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Some thoughts on Maestri's Compressor route bolts

The following article was written in 2007 after Americans Zach Smith and Josh Wharton climbed a Fair Means variation to the Compressor route on Cerro Torre’s SE ridge. During that climb they attempted to remove one of Maestri’s bolts and although they did not even manage to take it out their intentions generate a heated debate. This article was originally published in Rock and Ice magazine in 2007.

For more thoughts on the Compressor route read the Ragni route text, the intro to Cerro Torre and the description of the Compressor route.

What’s in a summit?
By Rolando Garibotti

The controversy over the Compressor Route bolts has ignited a firestorm, scuffle included, and raises the question of why we climb in the first place. Like most things in life, the why relates to the how. It is important to realize that more than 95 percent of the southeast ridge could be climbed following the natural line, and protected with cams and nuts. To be sure, Patagonia’s notorious weather and conditions can still make the Compressor Route challenging, and it still requires some “real” climbing, but that misses the point. Cesare Maestri drilled the many long bolt ladders not to connect natural features but to avoid them, tackling blank rock that he could overcome at a 15-bolt-per-hour pace with his compressor and drill, altering Cerro Torre’s natural challenges in a way unseen on any other mountain of such magnificence. Most of the 400 bolts he placed are unnecessary by anybody’s standards, even those from back in 1970 when he placed them. Maestri acknowledged as much when, referring to the upper headwall, he wrote in a 1971 Mountain magazine article that, “We could have climbed many sections with normal pins, but we had left them at the bergschrund 3,000 feet lower, so we had no alternative but to drill.”

In 1952, after making the first ascent of neighboring Fitz Roy, Lionel Terray described Cerro Torre as “an impossible mountain,” a label hardly accurate today. Thanks to the many bolts, the 2,800-foot Compressor Route’s recommended rack— five cams, 10 nuts and one ice screw—is smaller than that needed for the Red Rocks classic Epinephrine. At age 17, in 1988, with hardly three years of climbing experience and a youthful lack of introspection into why I was even there, I managed to climb to within four pitches of the top of Maestri’s creation. It was obvious to me that my attempt fell well outside the realm of sportsmanship and, when I paused to think about what drew me to the mountains, my experience felt empty and I was never interested in going back. As Reinhold Messner said in a 1971 Mountain interview published alongside his well-known manifesto “The Murder of the Impossible,” an article inspired by the Compressor Route, “Climbers must be prepared to wait until peaks can be climbed in a better way.”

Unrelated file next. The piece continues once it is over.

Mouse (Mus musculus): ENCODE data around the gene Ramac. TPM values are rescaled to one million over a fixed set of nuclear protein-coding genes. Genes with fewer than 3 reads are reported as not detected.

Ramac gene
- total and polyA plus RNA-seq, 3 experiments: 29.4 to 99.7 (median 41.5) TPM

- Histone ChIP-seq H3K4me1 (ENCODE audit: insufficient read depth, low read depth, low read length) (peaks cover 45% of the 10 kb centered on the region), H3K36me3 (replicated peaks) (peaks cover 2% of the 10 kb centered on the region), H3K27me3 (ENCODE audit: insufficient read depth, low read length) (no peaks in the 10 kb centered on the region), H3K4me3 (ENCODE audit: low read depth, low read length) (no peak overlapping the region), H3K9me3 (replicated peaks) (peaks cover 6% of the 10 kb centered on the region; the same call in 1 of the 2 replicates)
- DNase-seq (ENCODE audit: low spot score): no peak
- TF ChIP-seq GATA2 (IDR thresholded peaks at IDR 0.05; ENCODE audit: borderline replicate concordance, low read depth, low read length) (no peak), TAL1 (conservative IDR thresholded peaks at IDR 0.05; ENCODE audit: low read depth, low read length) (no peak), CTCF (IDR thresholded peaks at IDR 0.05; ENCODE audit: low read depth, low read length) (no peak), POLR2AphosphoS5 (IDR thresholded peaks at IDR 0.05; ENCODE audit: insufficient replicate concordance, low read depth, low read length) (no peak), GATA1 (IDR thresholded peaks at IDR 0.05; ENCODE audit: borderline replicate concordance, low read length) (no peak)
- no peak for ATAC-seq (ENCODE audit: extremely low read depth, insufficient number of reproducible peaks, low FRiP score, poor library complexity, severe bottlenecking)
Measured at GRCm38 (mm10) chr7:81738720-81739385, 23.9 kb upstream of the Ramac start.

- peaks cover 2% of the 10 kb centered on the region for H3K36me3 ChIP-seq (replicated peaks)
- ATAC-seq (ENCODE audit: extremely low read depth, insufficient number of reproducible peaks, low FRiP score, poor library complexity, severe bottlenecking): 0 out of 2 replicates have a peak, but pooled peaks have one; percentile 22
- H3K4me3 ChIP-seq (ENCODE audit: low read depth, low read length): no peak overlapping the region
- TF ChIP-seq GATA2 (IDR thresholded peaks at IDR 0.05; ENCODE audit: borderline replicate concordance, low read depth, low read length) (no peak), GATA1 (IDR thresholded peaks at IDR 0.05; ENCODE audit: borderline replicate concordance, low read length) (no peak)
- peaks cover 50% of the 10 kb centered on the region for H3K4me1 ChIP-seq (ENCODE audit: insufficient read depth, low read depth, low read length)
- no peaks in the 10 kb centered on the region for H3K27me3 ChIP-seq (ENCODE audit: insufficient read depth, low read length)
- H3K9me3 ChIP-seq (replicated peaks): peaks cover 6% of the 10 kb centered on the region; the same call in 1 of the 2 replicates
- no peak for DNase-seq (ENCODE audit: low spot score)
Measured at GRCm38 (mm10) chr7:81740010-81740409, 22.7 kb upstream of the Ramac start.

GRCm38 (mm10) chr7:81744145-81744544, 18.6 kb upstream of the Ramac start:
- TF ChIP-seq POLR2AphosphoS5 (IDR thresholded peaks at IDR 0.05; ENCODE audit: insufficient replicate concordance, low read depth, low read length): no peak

Our willingness to use the bolts displays an ardent desire to reach a specific geographical point, the summit. But if that is the case, why bother pretending? A helicopter would be more expedient. Or, if that’s too far from the natural experience of a physical workout, maybe a jumar line. The late Galen Rowell suggested as much when, in a letter to the editor of Mountain in 1971, he said “Maestri would have saved himself a lot of work by having a fixed line strung over the summit by helicopter. The net result would have been the same.” Even if it can be amply exciting, an ascent of the Compressor Route bears similarities to the much-derided ascents of Everest with oxygen, Sherpas and fixed rope, tactics that Mark Jenkins, in a 2005 Outside article, compared to “using a step ladder to dunk a basketball.” Some might argue that climbing is supposed to be fun, and that the Compressor is a good time, but something beyond fun must drive people to push themselves to exhaustion in such an inhospitable environment. If climbing’s richness is rooted in its challenges and a search for meaning through experience, why would we be so willing to bypass the natural predicament that a mountain presents?